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This picture was M-G-M's first Tarzan film. It was also the first full-length sound Tarzan feature, and the first to star Johnny Weissmuller, a two-time Olympic swimming champion, as Tarzan. According to modern sources, Weissmuller was chosen to play Tarzan despite the objections of Burroughs. Weissmuller is the longest lasting Tarzan to date, having portrayed the apeman in twelve feature films from 1932-1948. According to M-G-M studio records, the film cost $652,675 to make. The Variety review of the film, which erroneously listed a running time of seventy minutes, noted M-G-M's success in finding fifty dwarfs to play pygmies in the picture. Contemporary sources indicate that some film footage from director Van Dyke's earlier African adventure film, Trader Horn (see below), was included in the film. New York Times news items note that the exterior sequences were filmed in western Mexico and at Sherwood Forest, CA. According to Hollywood Reporter, filming also took place at Sherwood Lake, which May have been located at Sherwood Forest. A November 1939 Hollywood Reporter news item notes that Nick Grinde was in charge of the second unit filming of "limb-to-limb jumpers and pygmies." According to a New York Times article about production difficulties encountered by the film crew, a near-tragedy occurred when a hippopotamus charged at a makeshift reflecting wall supported by crewmen. Hollywood Reporter indicates that second cameraman Steve Bauder narrowly escaped serious injury when a lion attacked him and broke his camera.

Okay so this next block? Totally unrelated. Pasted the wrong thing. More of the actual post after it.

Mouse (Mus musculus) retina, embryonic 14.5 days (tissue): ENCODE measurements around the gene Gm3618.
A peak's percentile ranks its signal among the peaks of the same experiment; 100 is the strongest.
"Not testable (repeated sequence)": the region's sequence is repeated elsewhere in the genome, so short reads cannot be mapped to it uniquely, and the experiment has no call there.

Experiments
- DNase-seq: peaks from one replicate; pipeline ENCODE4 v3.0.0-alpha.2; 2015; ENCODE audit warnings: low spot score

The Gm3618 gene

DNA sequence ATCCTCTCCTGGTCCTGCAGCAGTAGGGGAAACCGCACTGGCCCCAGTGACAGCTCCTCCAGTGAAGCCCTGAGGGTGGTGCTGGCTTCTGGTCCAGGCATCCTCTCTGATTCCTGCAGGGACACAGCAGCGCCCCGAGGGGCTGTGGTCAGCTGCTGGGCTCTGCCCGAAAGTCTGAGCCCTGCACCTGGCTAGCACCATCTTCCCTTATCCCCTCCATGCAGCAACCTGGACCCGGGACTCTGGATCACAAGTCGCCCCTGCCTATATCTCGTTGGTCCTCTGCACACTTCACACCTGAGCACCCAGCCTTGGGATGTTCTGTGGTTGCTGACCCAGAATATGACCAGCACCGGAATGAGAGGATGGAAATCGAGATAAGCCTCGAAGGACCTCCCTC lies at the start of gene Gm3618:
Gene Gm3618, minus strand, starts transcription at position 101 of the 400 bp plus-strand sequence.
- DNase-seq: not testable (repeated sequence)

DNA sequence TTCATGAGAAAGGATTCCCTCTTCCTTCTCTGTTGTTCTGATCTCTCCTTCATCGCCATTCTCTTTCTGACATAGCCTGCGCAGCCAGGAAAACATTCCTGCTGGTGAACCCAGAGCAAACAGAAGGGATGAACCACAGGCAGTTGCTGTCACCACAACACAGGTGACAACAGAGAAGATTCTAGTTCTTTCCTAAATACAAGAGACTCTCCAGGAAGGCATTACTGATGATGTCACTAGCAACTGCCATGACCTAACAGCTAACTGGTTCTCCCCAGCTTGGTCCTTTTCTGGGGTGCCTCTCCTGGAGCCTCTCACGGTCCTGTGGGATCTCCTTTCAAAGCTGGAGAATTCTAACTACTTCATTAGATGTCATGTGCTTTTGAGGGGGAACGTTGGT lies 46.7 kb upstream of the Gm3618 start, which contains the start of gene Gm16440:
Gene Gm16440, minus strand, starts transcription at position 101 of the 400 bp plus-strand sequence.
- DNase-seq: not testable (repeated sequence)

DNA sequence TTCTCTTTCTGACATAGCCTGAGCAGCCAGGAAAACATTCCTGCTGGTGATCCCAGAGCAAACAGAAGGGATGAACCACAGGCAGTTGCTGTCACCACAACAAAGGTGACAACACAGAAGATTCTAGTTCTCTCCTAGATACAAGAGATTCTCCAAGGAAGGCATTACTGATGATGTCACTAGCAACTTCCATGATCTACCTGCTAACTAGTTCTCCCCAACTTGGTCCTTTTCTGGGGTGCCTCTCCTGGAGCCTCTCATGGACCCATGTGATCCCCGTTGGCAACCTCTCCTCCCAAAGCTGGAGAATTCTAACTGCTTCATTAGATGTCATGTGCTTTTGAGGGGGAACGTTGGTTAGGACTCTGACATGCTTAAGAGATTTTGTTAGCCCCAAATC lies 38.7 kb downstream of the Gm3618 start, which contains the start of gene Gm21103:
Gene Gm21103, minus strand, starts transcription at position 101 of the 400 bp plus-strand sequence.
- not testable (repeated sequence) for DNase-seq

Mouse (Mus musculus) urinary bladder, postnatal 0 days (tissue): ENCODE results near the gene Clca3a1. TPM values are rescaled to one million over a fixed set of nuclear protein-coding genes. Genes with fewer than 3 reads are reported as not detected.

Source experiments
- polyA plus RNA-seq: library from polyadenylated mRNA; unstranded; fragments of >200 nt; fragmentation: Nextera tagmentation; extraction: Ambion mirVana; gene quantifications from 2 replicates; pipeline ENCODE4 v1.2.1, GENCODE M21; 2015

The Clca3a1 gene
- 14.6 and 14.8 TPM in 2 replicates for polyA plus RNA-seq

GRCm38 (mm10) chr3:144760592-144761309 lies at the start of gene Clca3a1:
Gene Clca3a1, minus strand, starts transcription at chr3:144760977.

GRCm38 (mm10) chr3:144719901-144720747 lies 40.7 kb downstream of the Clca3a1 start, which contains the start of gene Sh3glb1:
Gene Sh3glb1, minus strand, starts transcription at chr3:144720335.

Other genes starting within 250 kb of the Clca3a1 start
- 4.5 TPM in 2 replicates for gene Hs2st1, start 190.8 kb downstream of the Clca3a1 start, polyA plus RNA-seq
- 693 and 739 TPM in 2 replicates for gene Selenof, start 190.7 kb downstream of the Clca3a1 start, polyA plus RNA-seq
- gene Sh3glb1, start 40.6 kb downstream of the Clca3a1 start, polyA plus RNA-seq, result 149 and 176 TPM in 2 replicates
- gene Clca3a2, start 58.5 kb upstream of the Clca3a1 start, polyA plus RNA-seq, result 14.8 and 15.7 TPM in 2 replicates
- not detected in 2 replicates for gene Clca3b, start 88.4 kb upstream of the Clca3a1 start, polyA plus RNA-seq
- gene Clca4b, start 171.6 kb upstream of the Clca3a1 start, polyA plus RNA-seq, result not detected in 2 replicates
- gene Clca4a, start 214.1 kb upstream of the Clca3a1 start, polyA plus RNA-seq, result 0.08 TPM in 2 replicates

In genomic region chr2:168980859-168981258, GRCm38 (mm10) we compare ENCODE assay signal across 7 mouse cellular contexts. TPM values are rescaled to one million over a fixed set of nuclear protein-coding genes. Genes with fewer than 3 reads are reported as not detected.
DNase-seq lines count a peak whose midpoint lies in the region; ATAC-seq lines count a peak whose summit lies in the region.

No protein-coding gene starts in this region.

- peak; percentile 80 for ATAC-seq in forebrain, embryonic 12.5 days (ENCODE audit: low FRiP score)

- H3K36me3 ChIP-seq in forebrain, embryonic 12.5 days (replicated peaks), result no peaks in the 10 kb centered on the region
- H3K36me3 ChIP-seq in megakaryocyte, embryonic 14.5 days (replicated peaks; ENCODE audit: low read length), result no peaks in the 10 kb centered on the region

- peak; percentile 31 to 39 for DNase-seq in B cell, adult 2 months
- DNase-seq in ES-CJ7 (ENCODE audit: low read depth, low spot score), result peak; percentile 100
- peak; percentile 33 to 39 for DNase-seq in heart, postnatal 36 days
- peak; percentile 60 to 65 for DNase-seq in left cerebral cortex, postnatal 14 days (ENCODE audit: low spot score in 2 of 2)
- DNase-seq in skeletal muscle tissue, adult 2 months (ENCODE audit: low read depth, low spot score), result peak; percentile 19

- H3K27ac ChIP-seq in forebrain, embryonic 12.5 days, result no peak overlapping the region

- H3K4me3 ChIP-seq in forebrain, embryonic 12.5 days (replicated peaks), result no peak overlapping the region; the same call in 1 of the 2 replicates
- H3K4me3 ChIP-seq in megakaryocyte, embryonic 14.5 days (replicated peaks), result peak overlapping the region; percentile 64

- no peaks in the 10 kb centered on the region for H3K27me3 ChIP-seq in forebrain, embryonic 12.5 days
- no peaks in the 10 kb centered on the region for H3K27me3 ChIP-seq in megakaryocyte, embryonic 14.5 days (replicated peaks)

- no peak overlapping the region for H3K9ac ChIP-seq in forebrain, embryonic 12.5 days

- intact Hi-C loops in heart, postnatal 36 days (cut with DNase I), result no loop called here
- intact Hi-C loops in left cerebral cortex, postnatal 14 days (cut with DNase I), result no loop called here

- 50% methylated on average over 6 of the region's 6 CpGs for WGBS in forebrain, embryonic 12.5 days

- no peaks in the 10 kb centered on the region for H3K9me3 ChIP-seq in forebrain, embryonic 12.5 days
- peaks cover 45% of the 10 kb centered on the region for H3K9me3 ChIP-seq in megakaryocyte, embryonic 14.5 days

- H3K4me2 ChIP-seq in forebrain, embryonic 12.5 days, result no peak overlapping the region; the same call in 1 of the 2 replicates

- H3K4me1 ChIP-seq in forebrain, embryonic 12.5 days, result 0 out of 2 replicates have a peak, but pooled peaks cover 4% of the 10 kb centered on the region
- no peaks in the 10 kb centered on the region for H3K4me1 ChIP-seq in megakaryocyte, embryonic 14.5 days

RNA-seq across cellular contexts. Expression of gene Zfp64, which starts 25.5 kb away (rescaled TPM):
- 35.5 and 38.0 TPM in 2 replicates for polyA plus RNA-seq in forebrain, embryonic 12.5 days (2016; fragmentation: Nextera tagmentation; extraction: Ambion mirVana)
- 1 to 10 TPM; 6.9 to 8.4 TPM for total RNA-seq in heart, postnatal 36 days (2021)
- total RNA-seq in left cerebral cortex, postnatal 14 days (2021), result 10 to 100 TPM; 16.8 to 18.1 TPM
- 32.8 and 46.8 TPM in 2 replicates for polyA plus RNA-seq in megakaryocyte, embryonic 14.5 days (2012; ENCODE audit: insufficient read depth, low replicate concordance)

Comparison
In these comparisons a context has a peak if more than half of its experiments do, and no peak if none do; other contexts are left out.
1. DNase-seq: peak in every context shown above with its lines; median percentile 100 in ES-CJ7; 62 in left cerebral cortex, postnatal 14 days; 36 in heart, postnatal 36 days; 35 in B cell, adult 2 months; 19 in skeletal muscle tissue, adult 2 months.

Modern sources note that the Mutia Escarpment, Tarzan's fictional jungle domain, was named after Mutia Omoolu, the African actor who played Aloysius Horn's gun bearer in Trader Horn. Modern sources provide the following additional credits: Irving Thalberg, executive producer; Bernard H. Hyman, line producer; J. J. Cohn, production manager; George Emerson, Louis Roth and Louis Goebel, animal supervision; Warren Newcombe, photographic effects; William Snyder, additional cinematography; George Richelavie, Fritz Stahlberg and Paul Marquardt, music; Dunning Process Company and Williams Composite Laboratories, composite effects; aerialist Alfredo Codona, Weissmuller's double for swinging shots; and Emma, the chimp as "Cheetah." According to a biography of Edgar Rice Burroughs, M-G-M originally opted for Stanford University star weight-lifter Herman Brix (who later played the role in the Burroughs-Tarzan series) to play Tarzan, but he was replaced following an injury he sustained while filming Touchdown (see below), his first film. The Burroughs biography also notes that the film's scheduled March 1932 opening was postponed due to the national attention devoted to the Lindbergh kidnapping. M-G-M reportedly paid Burroughs $20,000 plus a $1,000 weekly salary in exchange for the rights to all the characters used in previously written Tarzan stories. According to a 1961 Variety article, a Superior Court judge "sustained a demurrer made by M-G-M in a suit brought against [the] studio by Edgar Rice Burroughs, Inc. over the remake of its original Tarzan of the Apes, and found in favor of the studio that it had not breached a 1931 contract." The contract stipulated that the studio could film a remake of this story only if no substantial changes were made. Burroughs' suit followed M-G-M's 1959 remake of Tarzan, the Ape Man, which he claimed to be an altered version of the original story. Judge Frank S. Balthis ruled against Burroughs, stating that the remake was "substantially the same as the original" and that the studio was not in breach of contract. According to Burroughs' biography, producer, exhibitor and showman Sol Lesser claimed that before Tarzan, the Ape Man was released, he had purchased the rights to film a Tarzan picture from James Pierce, who had been given the rights by Burroughs as a marriage gift when he married Burroughs' daughter. Unaware that Burroughs had already sold the rights to M-G-M, Lesser's lawyer, Jules Goldstone, handed the author $10,000 in cash for the rights, at which point Burroughs informed him that Pierce's contract had lapsed. Burroughs reportedly "threw the money back." The biography also notes that "it was a windy day and Mr. Goldstone had quite a time chasing after the bills." Following this, Lesser filed a suit and left it to the courts to decide if his contract was valid. In the meantime, Lesser agreed to postpone production on his Tarzan picture until M-G-M released Tarzan, the Ape Man. Lesser, Burroughs and M-G-M eventually settled the matter, and M-G-M went ahead with preparations for its next Tarzan picture while Lesser planned to film five Tarzan pictures.